Train derailment, fuel spill near Mill Creek area- Mtbr.com
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  1. #1
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    Train derailment, fuel spill near Mill Creek area

    I was planning an ORAMM recon ride tomorrow, but saw this:

    http://www.citizen-times.com/article...NEWS/306180036

    Anyone know if it's possible to get to Heartbreak Ridge from Mill Creek Road right now?

  2. #2
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    That sucks big time! Hope they can remove most of the contaminated soil. The runoff from that could damage some stream habitat no doubt.
    People wait for me on the way up. I wait for them on the way down.

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    Quote Originally Posted by Secace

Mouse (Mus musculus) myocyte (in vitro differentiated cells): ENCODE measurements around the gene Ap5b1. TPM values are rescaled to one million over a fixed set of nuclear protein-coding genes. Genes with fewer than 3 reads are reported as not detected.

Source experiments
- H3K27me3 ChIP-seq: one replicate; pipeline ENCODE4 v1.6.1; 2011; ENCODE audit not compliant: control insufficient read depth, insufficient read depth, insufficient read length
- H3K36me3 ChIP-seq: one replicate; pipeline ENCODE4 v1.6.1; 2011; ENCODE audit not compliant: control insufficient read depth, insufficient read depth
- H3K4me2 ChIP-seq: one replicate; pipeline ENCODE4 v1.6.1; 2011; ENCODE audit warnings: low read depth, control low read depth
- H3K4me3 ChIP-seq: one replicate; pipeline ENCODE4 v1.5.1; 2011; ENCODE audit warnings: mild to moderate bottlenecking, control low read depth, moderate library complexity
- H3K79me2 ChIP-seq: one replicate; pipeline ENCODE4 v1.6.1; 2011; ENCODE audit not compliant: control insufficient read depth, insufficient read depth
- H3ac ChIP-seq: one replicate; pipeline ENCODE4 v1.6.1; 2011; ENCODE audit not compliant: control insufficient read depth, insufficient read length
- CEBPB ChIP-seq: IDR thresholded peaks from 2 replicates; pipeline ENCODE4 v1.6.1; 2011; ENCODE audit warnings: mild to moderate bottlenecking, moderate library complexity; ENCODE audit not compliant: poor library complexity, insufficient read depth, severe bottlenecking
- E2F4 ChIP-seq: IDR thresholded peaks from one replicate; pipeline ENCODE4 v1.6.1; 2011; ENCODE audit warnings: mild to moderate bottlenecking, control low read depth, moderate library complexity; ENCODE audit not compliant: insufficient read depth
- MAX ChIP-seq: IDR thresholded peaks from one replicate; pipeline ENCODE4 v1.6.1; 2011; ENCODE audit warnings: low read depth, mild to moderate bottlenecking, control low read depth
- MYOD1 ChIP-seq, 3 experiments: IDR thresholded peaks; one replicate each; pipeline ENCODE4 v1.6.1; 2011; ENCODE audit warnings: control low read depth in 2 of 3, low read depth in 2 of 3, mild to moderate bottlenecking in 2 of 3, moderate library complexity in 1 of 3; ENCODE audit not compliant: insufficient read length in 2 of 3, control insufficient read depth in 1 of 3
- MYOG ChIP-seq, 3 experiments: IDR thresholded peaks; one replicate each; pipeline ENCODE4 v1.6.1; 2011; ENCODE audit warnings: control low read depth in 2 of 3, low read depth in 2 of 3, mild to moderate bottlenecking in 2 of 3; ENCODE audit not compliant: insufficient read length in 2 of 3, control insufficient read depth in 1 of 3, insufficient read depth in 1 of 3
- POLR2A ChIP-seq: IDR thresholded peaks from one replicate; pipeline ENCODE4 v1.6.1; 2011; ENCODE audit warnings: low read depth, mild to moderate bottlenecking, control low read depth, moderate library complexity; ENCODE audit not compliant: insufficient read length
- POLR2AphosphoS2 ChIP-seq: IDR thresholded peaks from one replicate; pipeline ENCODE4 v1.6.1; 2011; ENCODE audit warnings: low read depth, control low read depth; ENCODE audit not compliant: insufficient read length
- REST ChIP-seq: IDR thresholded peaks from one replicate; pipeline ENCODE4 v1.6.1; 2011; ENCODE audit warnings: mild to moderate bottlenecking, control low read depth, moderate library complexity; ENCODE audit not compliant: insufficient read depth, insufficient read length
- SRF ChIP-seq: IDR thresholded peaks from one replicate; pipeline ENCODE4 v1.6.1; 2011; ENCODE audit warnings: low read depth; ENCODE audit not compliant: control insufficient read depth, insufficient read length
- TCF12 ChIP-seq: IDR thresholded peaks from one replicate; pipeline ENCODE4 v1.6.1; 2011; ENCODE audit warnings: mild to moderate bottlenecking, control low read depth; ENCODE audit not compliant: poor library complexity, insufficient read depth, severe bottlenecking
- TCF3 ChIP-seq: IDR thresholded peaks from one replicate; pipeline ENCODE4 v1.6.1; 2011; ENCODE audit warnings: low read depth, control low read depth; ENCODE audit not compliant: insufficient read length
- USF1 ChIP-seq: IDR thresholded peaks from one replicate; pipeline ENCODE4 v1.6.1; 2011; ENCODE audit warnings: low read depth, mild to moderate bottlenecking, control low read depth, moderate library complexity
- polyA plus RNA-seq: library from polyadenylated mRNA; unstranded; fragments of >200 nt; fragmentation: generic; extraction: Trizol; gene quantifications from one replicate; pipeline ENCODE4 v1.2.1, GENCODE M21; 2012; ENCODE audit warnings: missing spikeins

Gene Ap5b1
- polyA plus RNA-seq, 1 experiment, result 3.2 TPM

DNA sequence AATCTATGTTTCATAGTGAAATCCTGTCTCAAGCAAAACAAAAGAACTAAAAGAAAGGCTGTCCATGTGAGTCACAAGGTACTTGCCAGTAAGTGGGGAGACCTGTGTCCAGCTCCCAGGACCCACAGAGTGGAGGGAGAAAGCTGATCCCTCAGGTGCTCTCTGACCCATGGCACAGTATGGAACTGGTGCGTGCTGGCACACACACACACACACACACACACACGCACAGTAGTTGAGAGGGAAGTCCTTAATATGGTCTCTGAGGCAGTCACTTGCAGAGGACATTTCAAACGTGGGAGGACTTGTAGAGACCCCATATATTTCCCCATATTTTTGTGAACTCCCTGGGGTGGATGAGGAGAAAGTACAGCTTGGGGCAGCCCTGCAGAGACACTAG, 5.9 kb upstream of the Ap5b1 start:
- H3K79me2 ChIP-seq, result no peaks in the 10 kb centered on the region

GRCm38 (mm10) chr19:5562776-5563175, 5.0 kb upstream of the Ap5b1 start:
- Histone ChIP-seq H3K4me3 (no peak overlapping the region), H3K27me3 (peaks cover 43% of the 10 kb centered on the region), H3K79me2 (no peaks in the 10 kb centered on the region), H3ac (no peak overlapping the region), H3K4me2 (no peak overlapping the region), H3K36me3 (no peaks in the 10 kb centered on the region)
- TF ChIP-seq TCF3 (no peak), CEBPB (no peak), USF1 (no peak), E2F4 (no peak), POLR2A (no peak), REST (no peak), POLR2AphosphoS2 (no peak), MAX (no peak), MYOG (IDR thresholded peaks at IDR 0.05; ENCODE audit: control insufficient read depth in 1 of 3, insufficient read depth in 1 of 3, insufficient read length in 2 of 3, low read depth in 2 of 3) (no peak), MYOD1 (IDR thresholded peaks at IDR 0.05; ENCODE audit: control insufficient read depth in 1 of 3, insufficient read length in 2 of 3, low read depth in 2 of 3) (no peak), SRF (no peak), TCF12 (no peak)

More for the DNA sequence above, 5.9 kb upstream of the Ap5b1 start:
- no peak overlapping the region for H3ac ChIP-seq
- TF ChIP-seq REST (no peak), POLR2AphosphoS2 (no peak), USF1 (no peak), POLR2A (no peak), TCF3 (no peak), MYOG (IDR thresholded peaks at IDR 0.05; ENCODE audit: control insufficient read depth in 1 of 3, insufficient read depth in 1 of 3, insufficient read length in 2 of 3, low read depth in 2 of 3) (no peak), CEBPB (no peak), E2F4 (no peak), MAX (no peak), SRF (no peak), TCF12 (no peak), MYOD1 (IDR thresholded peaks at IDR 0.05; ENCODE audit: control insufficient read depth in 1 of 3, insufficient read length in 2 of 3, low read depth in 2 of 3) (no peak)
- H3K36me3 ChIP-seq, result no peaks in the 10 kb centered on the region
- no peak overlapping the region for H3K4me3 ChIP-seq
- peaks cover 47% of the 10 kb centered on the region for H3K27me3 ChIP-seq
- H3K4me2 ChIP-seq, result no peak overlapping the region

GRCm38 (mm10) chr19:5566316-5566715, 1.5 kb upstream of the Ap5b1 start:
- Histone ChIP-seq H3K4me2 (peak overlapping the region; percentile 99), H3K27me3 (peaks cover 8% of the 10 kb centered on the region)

That sucks big time! Hope they can remove most of the contaminated soil. The runoff from that could damage some stream habitat no doubt.
    Could? I'm gonna say will, there is no way to get it out of the soil, it will seep for years and end up in ground water....

  4. #4
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    Not good

    Quote Originally Posted by crossboy
    I was planning an ORAMM recon ride tomorrow, but saw this:

    http://www.citizen-times.com/article...NEWS/306180036

    Anyone know if it's possible to get to Heartbreak Ridge from Mill Creek Road right now?
    I guess we are going to still plan on the oramm trainer tomorrow and i think Graphite road is above the church/Hb access. If we are blocked there i guess we will drive over to Curtis and do that.
    If someone was coming down hb to the tracks would the "police" make that person turn around?